[JURIST] In her first report [materials] to the UN Human Rights Council, UN expert Ikponwosa Ero noted the increasing violence [press release] against people with albinism triggered by fallacious "witchcraft" beliefs. Those with albinism are reportedly being hunted, killed and dismembered with machetes for witchcraft rituals because people believe that they are inhuman ghosts. Some have even had their graves desecrated. There is a widespread belief that using the body parts of those with albinism is effective in potions and spells and that the effectiveness is increased the more the victim screams which has led to even more particularly atrocious attacks. While there have been 40 reports of attacks since Ero assumed her duties, she fears that there a great number of unreported cases due to organizations working in secret or in remote locations. The violence has been reported across seven countries and it is believed that in some cases families of those targeted are complicit in the attacks. Ero ended her report with recommendations and strategies that could be used to end the violence against those with albinism. "There is no room in this 21st century for erroneous and harmful beliefs, or for discrimination on any grounds. People with albinism are just as deserving of dignity as every other human being."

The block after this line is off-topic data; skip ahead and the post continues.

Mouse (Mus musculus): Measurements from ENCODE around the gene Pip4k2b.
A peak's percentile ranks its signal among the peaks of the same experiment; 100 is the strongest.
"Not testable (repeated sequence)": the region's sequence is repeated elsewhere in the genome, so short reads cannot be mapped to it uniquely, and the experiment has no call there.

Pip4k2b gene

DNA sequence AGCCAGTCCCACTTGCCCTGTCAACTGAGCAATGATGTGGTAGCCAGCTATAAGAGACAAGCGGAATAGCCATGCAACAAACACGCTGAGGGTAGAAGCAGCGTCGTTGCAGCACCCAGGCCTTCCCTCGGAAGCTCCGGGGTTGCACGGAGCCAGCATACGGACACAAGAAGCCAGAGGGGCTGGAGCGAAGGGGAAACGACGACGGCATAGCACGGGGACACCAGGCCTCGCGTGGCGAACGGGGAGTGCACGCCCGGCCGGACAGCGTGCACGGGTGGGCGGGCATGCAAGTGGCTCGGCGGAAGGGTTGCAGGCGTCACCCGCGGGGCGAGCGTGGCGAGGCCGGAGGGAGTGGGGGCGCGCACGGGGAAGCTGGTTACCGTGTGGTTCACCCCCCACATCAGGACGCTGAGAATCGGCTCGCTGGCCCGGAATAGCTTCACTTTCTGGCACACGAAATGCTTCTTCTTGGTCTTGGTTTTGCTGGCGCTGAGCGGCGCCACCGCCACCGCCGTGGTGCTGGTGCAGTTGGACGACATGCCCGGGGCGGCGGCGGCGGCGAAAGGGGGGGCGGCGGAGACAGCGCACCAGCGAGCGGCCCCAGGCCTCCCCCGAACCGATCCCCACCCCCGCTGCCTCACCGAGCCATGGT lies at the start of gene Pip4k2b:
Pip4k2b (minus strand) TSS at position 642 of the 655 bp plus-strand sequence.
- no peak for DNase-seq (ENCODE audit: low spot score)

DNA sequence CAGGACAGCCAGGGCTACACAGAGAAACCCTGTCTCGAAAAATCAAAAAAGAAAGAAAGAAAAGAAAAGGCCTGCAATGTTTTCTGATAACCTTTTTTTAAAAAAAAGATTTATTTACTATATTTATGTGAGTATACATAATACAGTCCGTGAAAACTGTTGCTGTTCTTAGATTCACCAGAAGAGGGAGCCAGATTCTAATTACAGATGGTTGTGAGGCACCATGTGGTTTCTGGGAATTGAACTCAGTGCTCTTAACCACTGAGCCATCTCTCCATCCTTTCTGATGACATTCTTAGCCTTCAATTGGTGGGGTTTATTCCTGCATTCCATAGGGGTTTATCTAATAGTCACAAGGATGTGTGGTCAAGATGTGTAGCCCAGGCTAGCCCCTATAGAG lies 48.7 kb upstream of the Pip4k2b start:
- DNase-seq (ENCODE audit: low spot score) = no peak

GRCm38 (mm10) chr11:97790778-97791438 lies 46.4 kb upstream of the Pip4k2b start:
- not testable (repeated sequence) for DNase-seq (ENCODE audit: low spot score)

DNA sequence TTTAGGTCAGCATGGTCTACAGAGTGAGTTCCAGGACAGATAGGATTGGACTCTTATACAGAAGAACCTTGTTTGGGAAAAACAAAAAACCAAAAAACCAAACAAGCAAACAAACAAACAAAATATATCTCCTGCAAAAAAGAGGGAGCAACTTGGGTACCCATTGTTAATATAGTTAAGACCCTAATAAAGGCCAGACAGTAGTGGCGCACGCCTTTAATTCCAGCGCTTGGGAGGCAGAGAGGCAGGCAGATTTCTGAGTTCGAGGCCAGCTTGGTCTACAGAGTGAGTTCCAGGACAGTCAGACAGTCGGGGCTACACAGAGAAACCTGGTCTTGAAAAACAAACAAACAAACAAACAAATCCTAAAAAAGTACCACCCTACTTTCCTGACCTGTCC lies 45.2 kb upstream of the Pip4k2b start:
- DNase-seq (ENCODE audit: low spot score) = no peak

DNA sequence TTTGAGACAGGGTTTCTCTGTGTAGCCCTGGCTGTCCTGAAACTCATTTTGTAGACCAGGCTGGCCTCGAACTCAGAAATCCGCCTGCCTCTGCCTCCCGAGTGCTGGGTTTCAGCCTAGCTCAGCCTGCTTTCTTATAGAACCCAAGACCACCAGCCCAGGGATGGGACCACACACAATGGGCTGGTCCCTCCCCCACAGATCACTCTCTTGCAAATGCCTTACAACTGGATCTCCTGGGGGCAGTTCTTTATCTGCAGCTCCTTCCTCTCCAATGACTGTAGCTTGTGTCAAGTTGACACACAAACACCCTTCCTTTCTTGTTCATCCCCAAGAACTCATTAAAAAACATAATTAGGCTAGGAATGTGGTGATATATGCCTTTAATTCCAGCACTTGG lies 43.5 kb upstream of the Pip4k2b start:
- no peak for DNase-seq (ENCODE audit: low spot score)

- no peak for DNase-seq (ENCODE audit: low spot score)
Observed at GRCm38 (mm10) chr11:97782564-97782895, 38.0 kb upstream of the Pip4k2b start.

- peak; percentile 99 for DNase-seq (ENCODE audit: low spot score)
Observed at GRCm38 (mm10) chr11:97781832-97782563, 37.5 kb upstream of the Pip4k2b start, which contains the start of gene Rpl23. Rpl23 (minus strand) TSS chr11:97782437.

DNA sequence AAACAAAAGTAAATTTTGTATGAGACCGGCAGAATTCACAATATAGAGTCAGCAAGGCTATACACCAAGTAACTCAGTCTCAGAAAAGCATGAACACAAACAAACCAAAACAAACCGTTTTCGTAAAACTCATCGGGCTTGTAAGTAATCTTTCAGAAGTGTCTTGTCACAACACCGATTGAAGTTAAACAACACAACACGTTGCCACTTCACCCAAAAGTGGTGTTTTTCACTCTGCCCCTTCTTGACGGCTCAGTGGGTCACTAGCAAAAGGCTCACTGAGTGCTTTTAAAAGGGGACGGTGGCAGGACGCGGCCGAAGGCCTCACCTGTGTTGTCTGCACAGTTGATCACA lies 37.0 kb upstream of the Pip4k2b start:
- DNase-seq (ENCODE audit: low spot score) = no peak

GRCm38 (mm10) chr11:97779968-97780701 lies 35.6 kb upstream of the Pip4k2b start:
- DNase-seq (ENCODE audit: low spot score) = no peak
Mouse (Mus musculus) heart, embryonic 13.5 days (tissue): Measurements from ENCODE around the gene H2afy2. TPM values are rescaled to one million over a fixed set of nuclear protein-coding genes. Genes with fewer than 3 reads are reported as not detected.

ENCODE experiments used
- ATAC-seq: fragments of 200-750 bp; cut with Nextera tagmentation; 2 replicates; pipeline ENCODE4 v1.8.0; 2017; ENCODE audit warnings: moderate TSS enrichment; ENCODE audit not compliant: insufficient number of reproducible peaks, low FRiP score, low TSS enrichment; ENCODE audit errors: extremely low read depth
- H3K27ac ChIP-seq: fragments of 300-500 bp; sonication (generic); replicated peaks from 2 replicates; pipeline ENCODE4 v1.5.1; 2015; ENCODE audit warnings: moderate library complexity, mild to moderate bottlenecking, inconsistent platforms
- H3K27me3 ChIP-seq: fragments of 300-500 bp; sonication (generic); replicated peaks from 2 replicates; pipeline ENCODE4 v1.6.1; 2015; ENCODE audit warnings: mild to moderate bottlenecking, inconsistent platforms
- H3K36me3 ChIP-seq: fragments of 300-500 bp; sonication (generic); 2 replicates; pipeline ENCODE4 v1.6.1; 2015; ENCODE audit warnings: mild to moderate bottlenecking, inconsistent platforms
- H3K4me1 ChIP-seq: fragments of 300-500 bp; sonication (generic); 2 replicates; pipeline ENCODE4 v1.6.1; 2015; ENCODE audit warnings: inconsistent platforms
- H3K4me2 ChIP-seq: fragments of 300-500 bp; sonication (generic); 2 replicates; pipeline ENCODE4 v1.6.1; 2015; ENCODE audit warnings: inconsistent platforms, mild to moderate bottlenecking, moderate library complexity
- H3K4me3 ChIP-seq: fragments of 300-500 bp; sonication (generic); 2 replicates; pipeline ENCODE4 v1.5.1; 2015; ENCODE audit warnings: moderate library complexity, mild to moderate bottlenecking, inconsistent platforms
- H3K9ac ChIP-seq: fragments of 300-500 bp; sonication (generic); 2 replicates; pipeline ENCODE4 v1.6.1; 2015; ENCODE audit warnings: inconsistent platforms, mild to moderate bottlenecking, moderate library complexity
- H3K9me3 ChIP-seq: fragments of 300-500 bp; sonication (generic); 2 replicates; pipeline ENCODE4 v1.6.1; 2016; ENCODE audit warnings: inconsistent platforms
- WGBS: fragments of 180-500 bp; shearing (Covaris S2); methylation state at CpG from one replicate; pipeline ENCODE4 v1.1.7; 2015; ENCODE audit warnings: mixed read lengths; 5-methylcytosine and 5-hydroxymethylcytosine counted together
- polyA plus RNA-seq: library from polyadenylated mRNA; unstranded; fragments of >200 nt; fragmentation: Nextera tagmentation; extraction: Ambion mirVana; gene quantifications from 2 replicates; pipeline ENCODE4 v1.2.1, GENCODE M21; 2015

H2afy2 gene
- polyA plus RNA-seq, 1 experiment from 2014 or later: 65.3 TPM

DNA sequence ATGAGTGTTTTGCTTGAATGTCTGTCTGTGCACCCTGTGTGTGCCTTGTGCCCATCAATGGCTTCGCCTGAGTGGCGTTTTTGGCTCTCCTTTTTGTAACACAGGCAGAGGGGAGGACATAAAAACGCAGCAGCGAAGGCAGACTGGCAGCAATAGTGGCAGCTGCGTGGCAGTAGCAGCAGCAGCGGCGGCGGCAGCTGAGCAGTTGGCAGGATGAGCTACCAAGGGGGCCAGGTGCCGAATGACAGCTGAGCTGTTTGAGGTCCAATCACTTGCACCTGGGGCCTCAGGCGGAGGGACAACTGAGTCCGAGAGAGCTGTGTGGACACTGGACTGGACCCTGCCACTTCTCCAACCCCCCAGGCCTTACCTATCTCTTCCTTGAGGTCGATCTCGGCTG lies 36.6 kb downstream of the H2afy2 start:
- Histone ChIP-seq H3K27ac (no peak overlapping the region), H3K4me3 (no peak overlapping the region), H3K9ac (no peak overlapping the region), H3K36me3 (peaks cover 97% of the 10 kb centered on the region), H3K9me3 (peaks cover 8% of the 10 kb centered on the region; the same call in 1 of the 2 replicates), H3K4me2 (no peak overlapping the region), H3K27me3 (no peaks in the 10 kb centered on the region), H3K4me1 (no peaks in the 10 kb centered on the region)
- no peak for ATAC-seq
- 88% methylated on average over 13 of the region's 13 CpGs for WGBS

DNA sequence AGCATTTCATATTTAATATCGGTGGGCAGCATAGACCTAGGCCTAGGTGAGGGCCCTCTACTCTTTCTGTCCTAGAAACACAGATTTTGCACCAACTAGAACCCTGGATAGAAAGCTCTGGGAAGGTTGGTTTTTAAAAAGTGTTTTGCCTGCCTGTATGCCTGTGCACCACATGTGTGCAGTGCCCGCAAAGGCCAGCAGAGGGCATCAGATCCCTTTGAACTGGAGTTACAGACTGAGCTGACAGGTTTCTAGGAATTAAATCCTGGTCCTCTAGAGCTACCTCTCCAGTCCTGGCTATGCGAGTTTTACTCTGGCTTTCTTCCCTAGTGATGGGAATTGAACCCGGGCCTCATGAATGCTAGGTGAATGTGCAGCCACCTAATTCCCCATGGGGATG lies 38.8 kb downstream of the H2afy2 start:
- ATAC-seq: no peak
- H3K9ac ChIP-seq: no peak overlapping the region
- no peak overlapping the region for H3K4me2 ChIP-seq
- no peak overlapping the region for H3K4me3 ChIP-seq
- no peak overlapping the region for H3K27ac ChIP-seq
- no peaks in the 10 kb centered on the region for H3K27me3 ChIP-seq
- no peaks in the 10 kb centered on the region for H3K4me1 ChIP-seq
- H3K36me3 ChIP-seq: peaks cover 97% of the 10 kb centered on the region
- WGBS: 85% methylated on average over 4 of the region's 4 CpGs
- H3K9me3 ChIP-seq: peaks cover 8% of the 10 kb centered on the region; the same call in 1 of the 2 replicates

The treatment of albinos in Africa and neighboring countries has been a highly contested human rights issue for many years. Last year the UN Office of the High Commissioner for Human Rights (OHCHR) launched a website [JURIST report] aimed at disproving [official website] the myths of albinism, the rare condition which is still misunderstood both socially and medically. In 2014 the OHCHR said that the Tanzanian government's system of placing children with albinism in government care centers does not provide this vulnerable group with adequate protection [JURIST report] from those who target albinos due to erroneous beliefs and superstitions. In May 2014 then-UN High Commissioner for Human Rights Navi Pillay called for increased protection [press release] for people with albinism after the murder of a 40-year old woman with albinism, adding that the killing demonstrated that the human rights situation for people with albinism in Tanzania and other countries remains dire. In March 2013 Pillay condemned the increase [JURIST report] in attacks on those with albinism in Tanzania. Her statement came after four attacks on albinos, including three children, took place over a 16-day period. Up to that point there were 72 murders of albinos since 2000 in Tanzania.